Give Peace A Chance

Give Peace A Chance

In my younger days, I never dreamed of craving silence. Days and nights were filled with noise; headphones in on the way to work and back, evenings filled with music, radio, films and TV – parties, gigs, bustling pubs.

There was never silence, and if there was, it felt weird – too quiet. Lonely.

Then, I had children.

 

Every waking minute became filled with screams, shouts, squeals, yells, sneezes, snuffles farts and fights.

 

And silence became something that was impossible to have. Like all unattainable things, it suddenly became the one thing to crave. Amidst endless repetitive shouts of ‘mummy mummy mummy!’ I began to dream of taking myself away for a night, JUST to have some silence.

At nap times, I now turn OFF radios and TVs and just sit. In silence. Beautiful, blissful, peaceful silence. On trips to the supermarket alone, I slow at amber lights, let out every car at every junction, and take the long ways around.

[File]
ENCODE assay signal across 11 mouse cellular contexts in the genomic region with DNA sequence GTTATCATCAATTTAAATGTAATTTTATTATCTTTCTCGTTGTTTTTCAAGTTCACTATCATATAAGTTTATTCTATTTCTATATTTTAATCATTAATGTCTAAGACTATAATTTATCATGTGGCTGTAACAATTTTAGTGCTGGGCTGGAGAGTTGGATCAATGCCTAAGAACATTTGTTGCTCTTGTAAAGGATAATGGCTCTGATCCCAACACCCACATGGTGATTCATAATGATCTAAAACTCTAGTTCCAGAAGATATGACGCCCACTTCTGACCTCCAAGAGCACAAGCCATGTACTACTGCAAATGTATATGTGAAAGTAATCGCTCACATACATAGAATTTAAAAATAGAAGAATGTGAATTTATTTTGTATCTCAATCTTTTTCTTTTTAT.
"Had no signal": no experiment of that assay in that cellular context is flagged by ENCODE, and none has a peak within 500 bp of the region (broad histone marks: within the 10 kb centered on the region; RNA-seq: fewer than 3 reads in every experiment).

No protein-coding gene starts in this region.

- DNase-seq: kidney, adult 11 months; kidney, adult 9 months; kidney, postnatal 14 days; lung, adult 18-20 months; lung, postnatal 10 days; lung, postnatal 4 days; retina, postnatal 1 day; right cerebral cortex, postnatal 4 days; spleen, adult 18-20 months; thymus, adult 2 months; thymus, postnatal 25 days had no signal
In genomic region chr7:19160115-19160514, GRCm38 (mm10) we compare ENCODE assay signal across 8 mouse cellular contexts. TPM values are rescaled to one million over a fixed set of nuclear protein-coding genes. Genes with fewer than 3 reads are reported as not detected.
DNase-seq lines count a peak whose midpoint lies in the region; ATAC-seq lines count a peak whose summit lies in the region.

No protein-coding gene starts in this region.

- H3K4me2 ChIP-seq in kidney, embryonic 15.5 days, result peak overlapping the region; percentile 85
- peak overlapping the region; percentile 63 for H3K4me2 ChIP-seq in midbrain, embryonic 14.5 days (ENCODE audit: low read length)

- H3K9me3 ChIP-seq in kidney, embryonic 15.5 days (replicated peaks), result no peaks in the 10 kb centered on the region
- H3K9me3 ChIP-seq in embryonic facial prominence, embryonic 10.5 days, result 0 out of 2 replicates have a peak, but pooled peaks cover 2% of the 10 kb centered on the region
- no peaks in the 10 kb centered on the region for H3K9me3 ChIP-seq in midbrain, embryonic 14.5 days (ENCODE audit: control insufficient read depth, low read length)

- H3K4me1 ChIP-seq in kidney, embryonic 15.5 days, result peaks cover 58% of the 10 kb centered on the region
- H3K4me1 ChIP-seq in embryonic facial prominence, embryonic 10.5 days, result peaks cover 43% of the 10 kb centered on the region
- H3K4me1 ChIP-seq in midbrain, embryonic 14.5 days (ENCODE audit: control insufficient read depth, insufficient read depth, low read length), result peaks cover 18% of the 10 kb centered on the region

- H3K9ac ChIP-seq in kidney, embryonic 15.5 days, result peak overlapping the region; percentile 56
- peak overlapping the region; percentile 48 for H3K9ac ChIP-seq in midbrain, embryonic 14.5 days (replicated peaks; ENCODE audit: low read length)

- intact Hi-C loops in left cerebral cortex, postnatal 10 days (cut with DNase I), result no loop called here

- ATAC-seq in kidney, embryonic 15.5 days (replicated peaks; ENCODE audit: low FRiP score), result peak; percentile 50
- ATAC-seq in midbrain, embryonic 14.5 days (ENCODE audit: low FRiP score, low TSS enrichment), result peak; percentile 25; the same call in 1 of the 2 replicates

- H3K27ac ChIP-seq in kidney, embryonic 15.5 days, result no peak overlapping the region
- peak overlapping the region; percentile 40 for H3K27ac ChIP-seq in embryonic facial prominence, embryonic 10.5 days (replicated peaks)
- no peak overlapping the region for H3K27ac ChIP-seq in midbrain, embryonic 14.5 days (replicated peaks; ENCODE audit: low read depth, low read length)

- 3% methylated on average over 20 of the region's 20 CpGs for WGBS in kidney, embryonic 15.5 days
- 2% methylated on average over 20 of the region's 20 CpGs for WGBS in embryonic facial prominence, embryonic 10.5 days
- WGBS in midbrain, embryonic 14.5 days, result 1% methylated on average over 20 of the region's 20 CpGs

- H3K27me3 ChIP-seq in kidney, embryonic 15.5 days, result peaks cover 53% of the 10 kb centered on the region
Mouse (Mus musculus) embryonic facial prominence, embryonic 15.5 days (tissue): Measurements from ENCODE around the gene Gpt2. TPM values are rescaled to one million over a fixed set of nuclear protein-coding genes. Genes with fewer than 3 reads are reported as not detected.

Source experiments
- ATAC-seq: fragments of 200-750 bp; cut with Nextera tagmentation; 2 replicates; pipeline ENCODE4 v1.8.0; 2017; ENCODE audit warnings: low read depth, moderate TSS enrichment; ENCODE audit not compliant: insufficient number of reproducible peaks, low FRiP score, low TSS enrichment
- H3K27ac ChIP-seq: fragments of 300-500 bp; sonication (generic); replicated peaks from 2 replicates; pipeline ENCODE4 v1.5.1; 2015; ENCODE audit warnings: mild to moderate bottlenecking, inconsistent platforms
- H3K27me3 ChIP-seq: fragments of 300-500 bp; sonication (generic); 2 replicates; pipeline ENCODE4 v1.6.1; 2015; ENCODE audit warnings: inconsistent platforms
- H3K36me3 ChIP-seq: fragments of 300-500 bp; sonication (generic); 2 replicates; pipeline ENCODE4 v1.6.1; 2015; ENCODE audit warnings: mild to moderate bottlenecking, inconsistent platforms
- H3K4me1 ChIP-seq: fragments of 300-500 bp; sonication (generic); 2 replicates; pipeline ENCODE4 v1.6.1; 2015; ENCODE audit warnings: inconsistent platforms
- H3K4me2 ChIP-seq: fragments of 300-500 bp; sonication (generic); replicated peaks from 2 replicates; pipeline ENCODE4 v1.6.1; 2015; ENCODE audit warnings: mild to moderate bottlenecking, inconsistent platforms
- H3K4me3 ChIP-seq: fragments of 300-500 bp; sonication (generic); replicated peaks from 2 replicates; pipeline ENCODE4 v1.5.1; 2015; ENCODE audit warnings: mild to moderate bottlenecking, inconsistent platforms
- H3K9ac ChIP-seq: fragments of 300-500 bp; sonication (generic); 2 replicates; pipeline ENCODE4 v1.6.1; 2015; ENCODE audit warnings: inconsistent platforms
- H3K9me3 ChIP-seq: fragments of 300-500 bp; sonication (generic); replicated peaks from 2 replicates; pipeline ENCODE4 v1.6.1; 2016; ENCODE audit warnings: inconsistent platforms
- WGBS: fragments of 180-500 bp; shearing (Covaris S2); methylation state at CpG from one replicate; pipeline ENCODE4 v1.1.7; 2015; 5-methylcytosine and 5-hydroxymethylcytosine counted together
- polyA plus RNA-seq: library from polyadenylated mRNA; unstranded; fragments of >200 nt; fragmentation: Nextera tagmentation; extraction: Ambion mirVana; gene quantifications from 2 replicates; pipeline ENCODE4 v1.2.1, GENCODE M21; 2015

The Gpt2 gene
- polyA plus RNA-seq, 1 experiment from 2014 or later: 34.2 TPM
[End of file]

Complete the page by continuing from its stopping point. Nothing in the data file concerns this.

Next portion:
As a parent, there is endless ‘mind chatter’ as well as the real life chatter from the children.

 

The feeling of overwhelm, of having 50,000 computer tabs open in your brain, ALL THE THINGS to do. We have constant noise both within and without, and I don’t know about you, but sometimes I feel like I’m going crazy.

I’ve started carving out quiet time for myself. A bath, with a book, the children banished downstairs with their dad. Sneaking in some yoga and meditation when the youngest is napping and the eldest at school. Sitting by the pond, watching the frogs, and just being still.

Yesterday I took my eldest for a long walk through the countryside and we found a stream to play in, and sat beside it afterwards, I asked her if she was ready to go. “No, Mummy! I don’t want to go yet. I’m just sitting thinking”. Perhaps my mindfulness is rubbing off. Perhaps I can teach my children to enjoy the quiet, too.

I find my mental health (which swings, pendulum-like, between joyous and terribly dark) vastly improved by appreciating quiet, both inside my brain and my environment. It switches off many of those overactive brain tabs, and suddenly everything appears clearer and more simple. Precious, precious peace.

How do you manage to find your peace and quiet? Do you treasure it more, since having children?

survivormum

Mum, feminist, wife, survivor of historical abuse and mental illness.

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